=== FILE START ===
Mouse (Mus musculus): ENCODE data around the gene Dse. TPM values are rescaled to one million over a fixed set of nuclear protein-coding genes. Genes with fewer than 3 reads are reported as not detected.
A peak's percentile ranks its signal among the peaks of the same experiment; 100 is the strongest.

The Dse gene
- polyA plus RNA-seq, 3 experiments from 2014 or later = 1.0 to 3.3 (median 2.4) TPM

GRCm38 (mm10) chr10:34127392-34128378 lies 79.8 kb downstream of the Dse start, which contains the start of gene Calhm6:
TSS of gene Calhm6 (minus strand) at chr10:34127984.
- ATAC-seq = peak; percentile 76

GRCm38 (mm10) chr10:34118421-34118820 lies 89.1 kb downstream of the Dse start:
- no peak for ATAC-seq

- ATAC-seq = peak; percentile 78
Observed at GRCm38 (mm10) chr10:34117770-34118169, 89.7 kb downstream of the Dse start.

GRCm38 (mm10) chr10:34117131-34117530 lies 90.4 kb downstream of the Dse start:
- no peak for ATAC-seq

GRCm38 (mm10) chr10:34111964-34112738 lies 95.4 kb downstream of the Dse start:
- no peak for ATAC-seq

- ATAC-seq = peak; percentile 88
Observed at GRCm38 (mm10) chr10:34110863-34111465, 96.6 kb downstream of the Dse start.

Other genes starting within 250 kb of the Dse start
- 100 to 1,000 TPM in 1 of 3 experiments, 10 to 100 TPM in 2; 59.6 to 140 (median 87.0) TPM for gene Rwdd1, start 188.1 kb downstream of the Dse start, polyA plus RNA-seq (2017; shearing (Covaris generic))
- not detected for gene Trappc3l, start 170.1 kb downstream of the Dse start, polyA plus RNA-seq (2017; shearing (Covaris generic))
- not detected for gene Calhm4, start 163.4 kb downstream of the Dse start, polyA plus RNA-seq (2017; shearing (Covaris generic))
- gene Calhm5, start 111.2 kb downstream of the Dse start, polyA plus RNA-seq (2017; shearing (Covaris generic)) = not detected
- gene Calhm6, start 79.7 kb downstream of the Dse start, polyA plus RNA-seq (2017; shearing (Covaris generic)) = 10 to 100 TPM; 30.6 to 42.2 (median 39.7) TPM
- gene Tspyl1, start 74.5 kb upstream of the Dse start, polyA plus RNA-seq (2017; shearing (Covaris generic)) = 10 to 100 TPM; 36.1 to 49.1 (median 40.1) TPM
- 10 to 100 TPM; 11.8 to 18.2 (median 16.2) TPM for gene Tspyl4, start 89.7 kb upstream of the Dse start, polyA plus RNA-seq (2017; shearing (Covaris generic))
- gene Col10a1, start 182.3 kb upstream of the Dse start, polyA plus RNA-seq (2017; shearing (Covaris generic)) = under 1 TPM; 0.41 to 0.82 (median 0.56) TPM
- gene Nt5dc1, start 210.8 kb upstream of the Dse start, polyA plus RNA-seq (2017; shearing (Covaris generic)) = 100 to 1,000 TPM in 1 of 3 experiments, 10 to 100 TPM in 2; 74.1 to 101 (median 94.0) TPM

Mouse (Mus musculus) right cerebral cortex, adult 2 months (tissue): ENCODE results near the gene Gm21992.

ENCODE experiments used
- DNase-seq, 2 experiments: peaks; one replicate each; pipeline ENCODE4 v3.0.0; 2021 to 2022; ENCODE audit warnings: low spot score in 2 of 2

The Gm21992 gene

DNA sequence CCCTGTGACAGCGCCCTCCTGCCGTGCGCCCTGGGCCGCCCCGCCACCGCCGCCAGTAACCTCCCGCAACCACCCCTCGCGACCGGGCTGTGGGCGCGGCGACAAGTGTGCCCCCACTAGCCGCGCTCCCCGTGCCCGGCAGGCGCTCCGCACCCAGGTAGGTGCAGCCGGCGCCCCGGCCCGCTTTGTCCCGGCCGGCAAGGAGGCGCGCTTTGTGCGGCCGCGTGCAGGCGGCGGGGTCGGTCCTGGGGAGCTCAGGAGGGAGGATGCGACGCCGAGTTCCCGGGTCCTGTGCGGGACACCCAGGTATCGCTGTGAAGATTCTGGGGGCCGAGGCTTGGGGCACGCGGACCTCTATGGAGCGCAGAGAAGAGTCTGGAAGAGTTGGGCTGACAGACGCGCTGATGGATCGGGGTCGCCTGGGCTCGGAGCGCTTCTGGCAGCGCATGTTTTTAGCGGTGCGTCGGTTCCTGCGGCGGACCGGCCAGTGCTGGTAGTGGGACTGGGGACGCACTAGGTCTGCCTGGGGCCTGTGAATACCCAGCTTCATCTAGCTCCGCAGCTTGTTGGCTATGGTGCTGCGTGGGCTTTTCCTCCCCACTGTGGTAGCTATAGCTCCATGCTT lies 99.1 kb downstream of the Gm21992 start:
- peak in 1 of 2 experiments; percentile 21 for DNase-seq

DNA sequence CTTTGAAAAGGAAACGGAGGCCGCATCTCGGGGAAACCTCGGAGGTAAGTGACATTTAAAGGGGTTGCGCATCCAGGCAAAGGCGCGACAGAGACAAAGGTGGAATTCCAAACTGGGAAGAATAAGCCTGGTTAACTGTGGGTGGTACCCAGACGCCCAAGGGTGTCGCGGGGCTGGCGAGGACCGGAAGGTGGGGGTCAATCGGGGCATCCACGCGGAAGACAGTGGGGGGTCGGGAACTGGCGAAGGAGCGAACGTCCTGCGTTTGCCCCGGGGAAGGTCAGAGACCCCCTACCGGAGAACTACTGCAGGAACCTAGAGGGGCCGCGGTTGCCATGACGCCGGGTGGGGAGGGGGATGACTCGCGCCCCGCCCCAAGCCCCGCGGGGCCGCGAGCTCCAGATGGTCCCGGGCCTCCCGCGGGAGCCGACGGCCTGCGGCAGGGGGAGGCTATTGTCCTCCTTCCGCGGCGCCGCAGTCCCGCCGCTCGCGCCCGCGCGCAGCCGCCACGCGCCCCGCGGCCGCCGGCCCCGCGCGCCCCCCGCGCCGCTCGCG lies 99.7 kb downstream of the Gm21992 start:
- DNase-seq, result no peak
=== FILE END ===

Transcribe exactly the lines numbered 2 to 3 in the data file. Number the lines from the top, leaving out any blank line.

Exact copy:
A peak's percentile ranks its signal among the peaks of the same experiment; 100 is the strongest.

The Dse gene